Saturday, June 16, 2012

3 Simple Rules - Lily Bulbs & Companion Plants

7 foot Lilium regale in afternoon shade
Country Farm vs. City House
Tucked into a little valley within the foothills of the Olympic Mountains, we are blessed with sub-irrigated gardens and 50 to 60 inches of rain between October and April.  Yet, twenty minutes away in Sequim, annual rainfall is only 16 inches, so plants that struggle with soggy ground (Lavender, for example) are perfectly suited to Sequim, and those that enjoy plentiful moisture, bask in the extra humidity on our farm. Rhododendrons, Azalea, Vine Maple, Bigleaf Maple, Alder and Stinging Nettles are naturally abundant.  Perennials, shrubs and trees usually grow taller and faster; identical cultivars of shrubs that stayed compact when we lived within the much drier city limits (19 annual inches), quickly outgrew their allotted space on the farm, so adjustments needed to be made.  It is hard to believe that only 20 miles away the growing conditions can be so different.

You need to consider not only your official USDA Hardiness Zone, but also in what ways your garden differs from your neighbors or immediate region - wetter, drier, colder, hotter - and plan accordingly when choosing companion plants for the lily garden. 

 
Rule #1:  Avoid vigorous annuals, perennial or vines

Lilies are not like tulips, they do not have a hard outer shell, so crabgrass and overly enthusiastic plants can actually penetrate the softer lily bulbs.  We've found bulbs with white root grass growing through a bulb that we could actually pull from side to side like dental floss - very entertaining - but not a good thing.  Traditional "ground covers" that form thick mats in an attempt to reduce weed germination are death to lily bulbs because they are unable to penetrate the underground tangle of roots.  Not only are the thick lily sprouts tender, but the surrounding foliage is a good hiding place for slugs and snails.  Look for plants that grow from a crown and do not spread very quickly and be cautious of well-meaning neighbors who offer to share a plant because they have "too much".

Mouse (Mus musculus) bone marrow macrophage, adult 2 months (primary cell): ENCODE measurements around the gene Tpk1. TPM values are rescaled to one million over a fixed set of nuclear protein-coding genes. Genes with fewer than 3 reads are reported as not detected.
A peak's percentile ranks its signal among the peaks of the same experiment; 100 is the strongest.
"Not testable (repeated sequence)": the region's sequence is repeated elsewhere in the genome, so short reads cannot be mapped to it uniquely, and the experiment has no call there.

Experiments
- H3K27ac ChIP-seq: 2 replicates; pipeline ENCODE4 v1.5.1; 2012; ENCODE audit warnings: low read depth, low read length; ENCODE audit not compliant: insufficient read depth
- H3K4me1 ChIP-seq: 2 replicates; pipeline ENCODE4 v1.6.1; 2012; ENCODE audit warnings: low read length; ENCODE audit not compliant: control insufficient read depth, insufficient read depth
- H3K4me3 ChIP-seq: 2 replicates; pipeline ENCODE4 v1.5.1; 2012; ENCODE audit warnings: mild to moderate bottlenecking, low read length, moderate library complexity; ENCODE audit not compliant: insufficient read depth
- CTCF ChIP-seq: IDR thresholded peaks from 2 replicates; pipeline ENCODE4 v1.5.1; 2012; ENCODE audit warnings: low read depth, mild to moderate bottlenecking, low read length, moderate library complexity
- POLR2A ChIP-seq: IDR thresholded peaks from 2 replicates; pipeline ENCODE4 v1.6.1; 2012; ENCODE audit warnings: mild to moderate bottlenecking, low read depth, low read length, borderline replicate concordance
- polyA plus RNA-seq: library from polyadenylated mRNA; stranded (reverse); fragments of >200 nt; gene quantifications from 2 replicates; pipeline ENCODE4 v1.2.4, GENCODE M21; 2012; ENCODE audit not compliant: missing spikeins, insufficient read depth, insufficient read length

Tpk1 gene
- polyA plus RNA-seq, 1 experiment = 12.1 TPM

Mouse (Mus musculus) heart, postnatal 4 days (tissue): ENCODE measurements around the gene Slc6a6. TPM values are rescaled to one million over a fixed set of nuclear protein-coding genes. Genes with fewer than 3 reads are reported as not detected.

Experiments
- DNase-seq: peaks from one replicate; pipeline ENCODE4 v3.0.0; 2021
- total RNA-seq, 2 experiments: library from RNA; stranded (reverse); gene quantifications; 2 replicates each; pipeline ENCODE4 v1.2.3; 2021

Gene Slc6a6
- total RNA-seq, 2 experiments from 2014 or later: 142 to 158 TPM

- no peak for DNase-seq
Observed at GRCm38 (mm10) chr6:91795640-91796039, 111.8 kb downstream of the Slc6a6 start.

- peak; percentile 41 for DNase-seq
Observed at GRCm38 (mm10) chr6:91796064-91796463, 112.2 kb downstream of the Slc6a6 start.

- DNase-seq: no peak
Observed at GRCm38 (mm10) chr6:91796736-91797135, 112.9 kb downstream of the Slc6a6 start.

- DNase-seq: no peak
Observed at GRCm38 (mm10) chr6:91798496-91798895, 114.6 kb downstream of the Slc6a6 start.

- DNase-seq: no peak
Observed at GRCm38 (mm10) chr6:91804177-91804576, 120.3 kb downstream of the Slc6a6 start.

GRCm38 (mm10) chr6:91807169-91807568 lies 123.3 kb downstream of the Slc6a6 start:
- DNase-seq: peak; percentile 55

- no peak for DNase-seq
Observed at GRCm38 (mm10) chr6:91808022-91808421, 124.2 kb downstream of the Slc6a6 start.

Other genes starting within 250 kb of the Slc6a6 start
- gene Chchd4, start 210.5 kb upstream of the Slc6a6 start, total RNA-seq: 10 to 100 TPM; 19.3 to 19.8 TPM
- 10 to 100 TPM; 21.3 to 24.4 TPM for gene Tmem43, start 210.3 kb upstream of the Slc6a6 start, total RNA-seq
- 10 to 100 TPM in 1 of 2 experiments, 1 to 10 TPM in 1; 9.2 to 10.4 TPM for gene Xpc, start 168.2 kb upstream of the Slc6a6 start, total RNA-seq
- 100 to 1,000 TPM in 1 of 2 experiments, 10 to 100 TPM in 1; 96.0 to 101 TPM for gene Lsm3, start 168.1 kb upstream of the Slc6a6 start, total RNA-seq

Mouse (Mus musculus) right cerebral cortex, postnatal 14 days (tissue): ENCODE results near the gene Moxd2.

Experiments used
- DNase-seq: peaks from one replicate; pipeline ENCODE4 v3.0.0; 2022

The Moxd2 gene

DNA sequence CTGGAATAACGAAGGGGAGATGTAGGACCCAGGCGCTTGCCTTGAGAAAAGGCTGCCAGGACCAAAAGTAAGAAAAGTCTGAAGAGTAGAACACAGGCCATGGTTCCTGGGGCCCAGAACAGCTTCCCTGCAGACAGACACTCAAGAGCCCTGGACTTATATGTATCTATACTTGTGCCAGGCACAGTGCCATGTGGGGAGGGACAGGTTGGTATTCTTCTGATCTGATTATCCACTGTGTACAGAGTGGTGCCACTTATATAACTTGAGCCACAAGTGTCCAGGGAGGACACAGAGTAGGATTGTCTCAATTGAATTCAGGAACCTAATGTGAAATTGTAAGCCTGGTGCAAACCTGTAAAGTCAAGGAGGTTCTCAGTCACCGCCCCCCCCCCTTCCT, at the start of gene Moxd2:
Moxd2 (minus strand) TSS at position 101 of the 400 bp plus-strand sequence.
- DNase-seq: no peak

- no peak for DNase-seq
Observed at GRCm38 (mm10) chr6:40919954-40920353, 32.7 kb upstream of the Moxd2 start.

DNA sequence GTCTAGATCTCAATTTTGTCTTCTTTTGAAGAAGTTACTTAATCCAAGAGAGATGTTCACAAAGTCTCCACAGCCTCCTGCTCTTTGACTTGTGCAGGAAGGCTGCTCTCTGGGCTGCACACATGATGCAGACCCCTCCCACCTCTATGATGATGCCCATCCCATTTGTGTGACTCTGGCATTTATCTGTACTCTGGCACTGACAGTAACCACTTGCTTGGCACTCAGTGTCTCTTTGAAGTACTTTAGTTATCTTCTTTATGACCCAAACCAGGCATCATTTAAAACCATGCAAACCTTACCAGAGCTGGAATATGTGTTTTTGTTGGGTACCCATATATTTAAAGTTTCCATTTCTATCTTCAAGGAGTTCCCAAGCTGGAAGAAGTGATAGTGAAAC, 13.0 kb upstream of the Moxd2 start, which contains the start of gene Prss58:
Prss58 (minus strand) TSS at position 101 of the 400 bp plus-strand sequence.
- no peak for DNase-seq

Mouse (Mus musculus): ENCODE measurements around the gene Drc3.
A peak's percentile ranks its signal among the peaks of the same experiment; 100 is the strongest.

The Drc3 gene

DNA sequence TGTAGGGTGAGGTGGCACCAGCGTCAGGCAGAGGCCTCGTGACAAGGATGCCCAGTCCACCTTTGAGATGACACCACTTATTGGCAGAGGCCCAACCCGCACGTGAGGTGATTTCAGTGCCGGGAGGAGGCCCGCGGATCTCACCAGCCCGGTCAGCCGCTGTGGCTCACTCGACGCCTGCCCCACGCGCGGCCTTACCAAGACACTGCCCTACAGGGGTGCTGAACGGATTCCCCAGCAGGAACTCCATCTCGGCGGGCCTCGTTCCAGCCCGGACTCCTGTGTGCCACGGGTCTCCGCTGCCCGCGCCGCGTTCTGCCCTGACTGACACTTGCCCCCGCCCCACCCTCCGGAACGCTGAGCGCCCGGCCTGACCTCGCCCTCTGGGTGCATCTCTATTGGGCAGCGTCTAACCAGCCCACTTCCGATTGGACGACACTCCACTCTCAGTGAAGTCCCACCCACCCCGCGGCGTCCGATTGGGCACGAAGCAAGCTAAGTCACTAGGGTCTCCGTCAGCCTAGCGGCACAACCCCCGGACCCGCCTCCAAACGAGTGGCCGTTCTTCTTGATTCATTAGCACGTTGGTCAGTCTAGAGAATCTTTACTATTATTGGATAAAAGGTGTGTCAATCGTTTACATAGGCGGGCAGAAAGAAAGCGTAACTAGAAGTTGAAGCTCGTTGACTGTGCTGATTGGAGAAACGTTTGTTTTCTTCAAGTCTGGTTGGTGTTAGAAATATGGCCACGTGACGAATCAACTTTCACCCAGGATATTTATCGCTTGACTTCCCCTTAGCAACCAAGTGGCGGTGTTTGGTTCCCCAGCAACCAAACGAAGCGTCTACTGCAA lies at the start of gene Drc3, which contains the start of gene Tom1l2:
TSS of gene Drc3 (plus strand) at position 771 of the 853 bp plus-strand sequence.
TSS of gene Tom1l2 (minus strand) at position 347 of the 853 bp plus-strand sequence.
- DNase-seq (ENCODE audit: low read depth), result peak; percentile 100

Alstroemeria aurea in southern Tasmania, Australia - JJ Harrison
Dianna still insists that she moved out of the city house to get away from Alstroemeria aurantica, which expanded exponentially in the drier hilltop soil, trying to choke out the lily bulbs in the front yard and shooting extremely viable seed up to 15 feet away.  One neighbor saw the ripped out plants being stuffed into trash bags for the landfill and begged a few.

We warned him... Oh yes, we warned him.

Three years later he called to say that his "attorney would be contacting" us. (Smile.)

Wouldn't you know, those pesky roots found a blemish in his foundation, and there for everyone to see was a very healthy blooming Alstroemeria emerging from a crack in his basement studio.  Live and learn, and ask your neighbors about the better behaved plants when you move into a new home - plus the "weedy" ones that may be considered a local blight. 



Rule #2:  Check height and sun requirements

Perennials and Annuals should not be greater than 2 feet tall if your lily stems average 3 to 4 feet.  If surrounding perennials grow too tall the lilies may have too much shade on the lower portion of their stems and air circulation could be compromised - risking Botrytis (fungus) in certain years.  An exception would be plants with lacy foliage like annual Cosmos or wide branched shrubs where light and air are not impeded.  Taller growing lilies, such as Trumpets, can be a good background plant next to a fence with taller perennials or shrubs in the front,  Lilium regale is the classic lily for backgrounds, growing 6 feet or more in height when established.  Some "shade" plants that are diminutive in stature may do well actually being shaded by taller growing lilies, but in general, Annuals, Perennials and smaller shrubs should be rated "Full Sun" or "Part Sun" in order to grow normally together.

Grape Hyacinth (Muscari) Copyright (C) 2005 Raffi Kojian